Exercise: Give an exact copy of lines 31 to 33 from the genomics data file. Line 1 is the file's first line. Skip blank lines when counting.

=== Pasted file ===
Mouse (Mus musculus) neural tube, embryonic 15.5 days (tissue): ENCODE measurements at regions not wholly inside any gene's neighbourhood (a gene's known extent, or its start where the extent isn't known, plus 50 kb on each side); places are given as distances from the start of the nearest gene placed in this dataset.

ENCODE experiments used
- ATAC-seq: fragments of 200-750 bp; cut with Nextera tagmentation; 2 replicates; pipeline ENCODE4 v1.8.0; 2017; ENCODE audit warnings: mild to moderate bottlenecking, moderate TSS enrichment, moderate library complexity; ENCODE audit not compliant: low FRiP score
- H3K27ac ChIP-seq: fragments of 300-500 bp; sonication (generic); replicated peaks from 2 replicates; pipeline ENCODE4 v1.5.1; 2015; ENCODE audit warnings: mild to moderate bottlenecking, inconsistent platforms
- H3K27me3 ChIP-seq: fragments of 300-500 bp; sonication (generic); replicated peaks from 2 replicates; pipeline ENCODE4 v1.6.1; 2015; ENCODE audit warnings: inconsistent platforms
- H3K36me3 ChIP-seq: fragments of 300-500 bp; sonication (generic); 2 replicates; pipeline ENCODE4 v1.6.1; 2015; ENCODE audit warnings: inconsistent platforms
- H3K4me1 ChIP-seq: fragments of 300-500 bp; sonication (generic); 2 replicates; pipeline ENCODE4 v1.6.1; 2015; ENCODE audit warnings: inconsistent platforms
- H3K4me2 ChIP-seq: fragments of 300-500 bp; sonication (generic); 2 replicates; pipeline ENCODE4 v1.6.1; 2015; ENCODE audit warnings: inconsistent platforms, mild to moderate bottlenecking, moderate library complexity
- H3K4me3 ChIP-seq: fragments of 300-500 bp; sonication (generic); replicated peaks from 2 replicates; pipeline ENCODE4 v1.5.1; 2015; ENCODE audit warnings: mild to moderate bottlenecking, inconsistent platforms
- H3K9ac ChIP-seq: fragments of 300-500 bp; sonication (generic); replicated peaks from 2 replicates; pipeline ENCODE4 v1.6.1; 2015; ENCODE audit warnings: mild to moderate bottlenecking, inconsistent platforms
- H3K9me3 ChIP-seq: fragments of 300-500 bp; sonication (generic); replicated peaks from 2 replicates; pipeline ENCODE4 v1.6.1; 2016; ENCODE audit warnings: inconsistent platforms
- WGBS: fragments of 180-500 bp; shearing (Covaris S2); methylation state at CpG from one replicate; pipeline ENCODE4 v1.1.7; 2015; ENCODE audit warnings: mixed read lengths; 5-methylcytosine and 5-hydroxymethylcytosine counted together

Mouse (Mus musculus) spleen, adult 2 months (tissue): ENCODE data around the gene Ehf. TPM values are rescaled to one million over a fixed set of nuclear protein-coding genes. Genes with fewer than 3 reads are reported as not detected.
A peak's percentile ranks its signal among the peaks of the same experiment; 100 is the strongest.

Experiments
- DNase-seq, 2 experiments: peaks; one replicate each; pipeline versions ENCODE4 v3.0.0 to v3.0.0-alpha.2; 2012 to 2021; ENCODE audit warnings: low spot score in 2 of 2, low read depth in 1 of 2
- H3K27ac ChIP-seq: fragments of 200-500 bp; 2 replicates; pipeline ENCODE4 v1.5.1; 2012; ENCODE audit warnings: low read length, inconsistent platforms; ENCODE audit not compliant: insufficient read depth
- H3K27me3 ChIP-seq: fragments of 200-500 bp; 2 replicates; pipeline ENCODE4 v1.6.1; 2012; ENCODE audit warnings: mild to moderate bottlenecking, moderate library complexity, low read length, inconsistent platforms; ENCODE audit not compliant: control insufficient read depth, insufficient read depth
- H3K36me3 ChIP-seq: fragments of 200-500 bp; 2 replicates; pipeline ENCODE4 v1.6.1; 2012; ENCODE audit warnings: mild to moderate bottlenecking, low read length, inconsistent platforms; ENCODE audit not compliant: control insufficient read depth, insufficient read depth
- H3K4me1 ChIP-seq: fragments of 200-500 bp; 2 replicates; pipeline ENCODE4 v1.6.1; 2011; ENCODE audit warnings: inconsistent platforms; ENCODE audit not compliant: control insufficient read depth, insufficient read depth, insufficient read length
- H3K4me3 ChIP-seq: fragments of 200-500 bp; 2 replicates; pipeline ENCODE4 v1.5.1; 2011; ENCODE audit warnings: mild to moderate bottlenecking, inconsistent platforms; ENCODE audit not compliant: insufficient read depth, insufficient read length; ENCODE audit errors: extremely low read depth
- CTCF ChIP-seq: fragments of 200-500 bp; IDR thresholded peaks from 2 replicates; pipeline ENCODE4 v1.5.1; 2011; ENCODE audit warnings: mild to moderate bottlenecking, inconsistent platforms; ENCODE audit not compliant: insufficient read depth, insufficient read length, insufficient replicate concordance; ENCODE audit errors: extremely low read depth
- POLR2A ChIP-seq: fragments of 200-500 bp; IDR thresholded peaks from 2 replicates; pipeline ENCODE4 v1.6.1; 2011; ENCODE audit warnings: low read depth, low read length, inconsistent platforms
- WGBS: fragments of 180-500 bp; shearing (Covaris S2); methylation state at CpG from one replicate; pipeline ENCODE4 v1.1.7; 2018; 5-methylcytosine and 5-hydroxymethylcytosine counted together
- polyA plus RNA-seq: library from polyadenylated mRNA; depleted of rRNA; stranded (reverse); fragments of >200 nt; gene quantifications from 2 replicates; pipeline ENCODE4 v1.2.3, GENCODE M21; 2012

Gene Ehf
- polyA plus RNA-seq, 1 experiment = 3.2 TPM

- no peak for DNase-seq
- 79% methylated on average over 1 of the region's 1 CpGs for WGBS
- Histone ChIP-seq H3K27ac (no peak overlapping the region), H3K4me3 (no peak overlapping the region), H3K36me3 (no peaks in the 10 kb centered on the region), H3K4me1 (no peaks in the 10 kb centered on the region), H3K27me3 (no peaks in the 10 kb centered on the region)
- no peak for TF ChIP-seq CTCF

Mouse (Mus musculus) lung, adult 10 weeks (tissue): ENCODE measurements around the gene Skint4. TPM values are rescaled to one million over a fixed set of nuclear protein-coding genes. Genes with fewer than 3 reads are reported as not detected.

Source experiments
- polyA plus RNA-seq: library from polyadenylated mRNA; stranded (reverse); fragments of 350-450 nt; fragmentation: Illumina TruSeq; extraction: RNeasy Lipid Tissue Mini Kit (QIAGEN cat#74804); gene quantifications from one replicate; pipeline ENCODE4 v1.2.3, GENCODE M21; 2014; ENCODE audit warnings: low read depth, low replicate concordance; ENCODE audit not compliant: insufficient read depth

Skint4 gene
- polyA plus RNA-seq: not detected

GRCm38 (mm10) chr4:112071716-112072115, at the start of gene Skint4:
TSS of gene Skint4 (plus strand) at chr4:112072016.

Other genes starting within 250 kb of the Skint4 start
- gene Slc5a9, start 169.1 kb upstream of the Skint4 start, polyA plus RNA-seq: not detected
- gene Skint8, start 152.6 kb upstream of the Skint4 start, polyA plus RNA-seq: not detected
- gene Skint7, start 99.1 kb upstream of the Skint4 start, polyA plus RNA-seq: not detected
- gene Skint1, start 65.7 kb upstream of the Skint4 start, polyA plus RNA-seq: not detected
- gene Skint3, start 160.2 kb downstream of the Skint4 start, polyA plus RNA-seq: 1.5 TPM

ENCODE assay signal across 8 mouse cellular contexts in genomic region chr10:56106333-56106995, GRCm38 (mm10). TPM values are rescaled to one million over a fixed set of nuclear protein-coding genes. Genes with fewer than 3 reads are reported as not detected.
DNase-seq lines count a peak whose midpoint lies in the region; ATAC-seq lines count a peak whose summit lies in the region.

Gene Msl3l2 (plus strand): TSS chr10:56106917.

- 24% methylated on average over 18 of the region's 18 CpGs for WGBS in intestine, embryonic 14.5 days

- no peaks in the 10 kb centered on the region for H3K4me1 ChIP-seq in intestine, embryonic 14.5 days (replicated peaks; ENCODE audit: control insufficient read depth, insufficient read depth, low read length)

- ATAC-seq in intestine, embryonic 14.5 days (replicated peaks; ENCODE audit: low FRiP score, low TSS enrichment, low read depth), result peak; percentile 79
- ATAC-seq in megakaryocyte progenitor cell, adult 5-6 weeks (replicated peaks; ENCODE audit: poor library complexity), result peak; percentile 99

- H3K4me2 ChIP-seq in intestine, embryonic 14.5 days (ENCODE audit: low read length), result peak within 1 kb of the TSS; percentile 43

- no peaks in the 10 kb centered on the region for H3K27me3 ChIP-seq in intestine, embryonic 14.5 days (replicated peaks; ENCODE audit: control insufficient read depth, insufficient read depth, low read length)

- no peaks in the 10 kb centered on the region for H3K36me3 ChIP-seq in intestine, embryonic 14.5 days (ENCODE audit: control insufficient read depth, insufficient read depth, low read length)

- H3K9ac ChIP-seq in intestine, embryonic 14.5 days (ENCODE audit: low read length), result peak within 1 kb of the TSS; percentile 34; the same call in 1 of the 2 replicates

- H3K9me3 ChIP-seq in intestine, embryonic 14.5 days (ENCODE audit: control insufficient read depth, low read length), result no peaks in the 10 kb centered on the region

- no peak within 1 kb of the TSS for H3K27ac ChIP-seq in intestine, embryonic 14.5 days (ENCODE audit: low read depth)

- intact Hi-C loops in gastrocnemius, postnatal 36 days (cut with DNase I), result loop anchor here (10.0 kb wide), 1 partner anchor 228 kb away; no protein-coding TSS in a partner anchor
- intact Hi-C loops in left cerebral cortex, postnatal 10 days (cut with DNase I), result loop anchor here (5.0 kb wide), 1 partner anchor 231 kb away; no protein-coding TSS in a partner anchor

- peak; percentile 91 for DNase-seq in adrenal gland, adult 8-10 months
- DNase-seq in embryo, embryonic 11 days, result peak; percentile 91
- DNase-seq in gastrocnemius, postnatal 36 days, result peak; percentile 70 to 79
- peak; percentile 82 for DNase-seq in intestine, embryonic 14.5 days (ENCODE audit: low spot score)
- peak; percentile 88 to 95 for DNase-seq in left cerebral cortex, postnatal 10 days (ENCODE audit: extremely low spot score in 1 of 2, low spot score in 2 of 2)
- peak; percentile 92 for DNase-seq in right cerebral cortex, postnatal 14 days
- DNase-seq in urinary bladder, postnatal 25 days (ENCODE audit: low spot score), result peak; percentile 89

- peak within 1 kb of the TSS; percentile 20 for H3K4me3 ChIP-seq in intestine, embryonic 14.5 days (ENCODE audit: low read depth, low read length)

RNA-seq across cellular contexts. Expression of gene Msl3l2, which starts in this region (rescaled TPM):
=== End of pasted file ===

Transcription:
- no peak for TF ChIP-seq CTCF

Mouse (Mus musculus) lung, adult 10 weeks (tissue): ENCODE measurements around the gene Skint4. TPM values are rescaled to one million over a fixed set of nuclear protein-coding genes. Genes with fewer than 3 reads are reported as not detected.

Source experiments